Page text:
The associate professor of Neurology at the Cleveland Clinic Lerner College of Medicine of Case Western Reserve University discussed the potential of a data-driven approach to classifying patients with MS.
“What we did was all cross-sectional. We just kind of identified them based on what they look like right now… You would think that category 1 and category 2 will accrue disability slower or in a different way than category 3 and 4. So what is going to be important for us going forward is taking these patients across the 4 categories and looking to see what happens to their patient-determined disease steps—an EDSS equivalent—over time.”
At the 2021 American Academy of Neurology (AAN) Annual Meeting, April 17-22, Daniel Ontaneda, MD, PhD, associate professor of neurology, Cleveland Clinic Lerner College of Medicine, Case Western Reserve University, and staff member, Mellen Center for Multiple Sclerosis, Cleveland Clinic Neurological Institute, presented data from an assessment that he and colleagues conducted attempting to take a more data-driven approach to patient categorization in multiple sclerosis (MS).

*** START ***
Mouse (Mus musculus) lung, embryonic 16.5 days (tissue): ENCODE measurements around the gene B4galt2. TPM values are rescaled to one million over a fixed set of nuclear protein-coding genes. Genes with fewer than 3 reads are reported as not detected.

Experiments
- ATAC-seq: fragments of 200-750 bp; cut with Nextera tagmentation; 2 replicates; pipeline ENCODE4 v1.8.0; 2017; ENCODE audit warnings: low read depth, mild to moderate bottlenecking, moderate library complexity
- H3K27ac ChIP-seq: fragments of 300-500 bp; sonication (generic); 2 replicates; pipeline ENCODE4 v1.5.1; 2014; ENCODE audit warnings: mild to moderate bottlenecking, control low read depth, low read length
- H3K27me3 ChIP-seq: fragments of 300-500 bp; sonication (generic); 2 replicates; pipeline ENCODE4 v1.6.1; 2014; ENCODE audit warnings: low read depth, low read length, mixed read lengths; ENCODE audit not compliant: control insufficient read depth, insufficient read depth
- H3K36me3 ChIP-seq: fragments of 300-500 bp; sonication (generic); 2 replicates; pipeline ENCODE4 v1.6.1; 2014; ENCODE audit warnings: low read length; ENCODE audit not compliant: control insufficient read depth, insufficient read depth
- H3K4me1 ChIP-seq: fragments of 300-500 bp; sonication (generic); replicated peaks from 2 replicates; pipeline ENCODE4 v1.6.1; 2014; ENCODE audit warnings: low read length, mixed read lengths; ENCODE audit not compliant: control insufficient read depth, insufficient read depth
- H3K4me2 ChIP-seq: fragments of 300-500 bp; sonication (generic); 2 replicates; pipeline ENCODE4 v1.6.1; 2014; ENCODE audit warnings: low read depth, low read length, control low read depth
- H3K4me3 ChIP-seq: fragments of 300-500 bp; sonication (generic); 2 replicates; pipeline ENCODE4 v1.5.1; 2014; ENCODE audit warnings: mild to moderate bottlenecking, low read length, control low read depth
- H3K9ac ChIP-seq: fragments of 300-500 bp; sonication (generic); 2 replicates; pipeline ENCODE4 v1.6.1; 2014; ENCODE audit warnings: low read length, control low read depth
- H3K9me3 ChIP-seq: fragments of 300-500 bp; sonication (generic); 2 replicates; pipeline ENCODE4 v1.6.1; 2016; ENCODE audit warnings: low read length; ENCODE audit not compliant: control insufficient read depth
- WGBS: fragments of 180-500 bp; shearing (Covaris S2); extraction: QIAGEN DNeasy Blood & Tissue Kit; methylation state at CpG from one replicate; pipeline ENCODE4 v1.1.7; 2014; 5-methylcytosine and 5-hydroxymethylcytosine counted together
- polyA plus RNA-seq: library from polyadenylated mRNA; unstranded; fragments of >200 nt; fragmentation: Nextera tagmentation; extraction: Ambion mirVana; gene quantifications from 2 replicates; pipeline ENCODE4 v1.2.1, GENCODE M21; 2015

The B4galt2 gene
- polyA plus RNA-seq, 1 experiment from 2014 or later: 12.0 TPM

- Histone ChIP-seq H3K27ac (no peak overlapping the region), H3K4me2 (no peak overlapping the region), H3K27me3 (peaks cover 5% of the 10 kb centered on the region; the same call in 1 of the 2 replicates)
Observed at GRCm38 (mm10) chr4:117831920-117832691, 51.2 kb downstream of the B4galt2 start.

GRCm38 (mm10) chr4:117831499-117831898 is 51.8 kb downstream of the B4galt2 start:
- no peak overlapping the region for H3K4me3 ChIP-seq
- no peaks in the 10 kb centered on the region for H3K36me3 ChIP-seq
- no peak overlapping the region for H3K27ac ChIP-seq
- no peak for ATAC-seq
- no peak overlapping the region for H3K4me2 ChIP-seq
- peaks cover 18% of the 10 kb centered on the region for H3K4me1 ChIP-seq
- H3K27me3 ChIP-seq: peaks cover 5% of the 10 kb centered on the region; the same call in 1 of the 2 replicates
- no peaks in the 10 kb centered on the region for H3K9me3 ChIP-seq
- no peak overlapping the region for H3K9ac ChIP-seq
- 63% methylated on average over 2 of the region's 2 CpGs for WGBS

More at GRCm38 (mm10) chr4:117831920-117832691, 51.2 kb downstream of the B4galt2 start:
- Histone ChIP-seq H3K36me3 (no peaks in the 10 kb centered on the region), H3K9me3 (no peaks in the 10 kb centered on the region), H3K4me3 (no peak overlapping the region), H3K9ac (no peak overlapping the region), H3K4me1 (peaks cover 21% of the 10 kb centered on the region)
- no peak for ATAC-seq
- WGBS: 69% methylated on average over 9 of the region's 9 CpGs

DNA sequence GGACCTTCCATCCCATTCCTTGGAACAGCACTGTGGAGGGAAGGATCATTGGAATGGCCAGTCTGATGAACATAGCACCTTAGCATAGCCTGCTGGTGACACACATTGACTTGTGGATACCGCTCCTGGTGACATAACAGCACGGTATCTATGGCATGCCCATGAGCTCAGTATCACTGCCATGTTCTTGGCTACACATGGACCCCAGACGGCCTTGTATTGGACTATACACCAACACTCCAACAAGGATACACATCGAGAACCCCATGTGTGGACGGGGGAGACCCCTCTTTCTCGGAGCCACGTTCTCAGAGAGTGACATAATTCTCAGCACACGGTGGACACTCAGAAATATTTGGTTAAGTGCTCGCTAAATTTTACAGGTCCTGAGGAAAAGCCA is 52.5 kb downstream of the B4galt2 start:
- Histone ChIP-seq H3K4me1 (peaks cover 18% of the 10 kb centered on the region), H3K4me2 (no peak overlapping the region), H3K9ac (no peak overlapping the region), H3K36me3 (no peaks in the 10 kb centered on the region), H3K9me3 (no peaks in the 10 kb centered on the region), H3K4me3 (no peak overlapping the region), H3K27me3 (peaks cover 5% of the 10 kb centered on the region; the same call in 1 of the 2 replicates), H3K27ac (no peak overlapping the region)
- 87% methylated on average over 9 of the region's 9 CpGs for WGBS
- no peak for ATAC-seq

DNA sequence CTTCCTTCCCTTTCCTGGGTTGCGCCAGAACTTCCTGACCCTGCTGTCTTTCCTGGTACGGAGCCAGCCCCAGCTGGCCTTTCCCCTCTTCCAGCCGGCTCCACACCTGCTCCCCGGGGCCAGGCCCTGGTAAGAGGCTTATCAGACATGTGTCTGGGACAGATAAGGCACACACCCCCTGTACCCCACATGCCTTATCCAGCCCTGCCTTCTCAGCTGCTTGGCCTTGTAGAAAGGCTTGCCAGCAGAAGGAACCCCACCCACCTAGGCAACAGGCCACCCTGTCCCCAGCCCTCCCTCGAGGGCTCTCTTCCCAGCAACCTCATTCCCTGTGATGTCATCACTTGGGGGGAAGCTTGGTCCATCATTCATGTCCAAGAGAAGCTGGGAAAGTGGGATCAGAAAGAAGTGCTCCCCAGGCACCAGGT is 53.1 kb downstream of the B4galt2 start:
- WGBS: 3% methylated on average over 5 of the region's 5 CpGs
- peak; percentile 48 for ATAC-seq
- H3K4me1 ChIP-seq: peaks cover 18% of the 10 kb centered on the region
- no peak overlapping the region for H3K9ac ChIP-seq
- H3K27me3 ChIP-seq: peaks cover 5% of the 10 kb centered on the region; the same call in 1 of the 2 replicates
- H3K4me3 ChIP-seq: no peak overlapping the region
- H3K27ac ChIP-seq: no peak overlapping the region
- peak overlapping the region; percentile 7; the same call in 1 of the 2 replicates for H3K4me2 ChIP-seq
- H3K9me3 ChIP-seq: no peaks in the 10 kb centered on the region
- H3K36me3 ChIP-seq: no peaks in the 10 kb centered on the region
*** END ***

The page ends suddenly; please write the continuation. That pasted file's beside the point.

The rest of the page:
These individuals are usually classified by their standard disease state—relapsing-remitting MS, secondary progressive MS, and primary progressive MS—which are mostly based on how a given patient accrues disability. For Ontaneda and others in MS, these categories do not always provide a complete picture of the patient, and he posits that perhaps a novel, data-driven method of categorization may be useful in clinical care and prognostication.
In this interview with NeurologyLive, he spoke to the potential future work that he and his colleagues are hoping to explore with regard to these 4 new categories that they have developed. Some patients, he noted, have shifted categories unexpectedly, so he stressed identifying if this category evolution might be clinically relevant in predicting patients’ progression. Additionally, he shared how new categorization through data-driven approaches may help with the strive for precision medicine in MS.
For more coverage of AAN 2021, click here.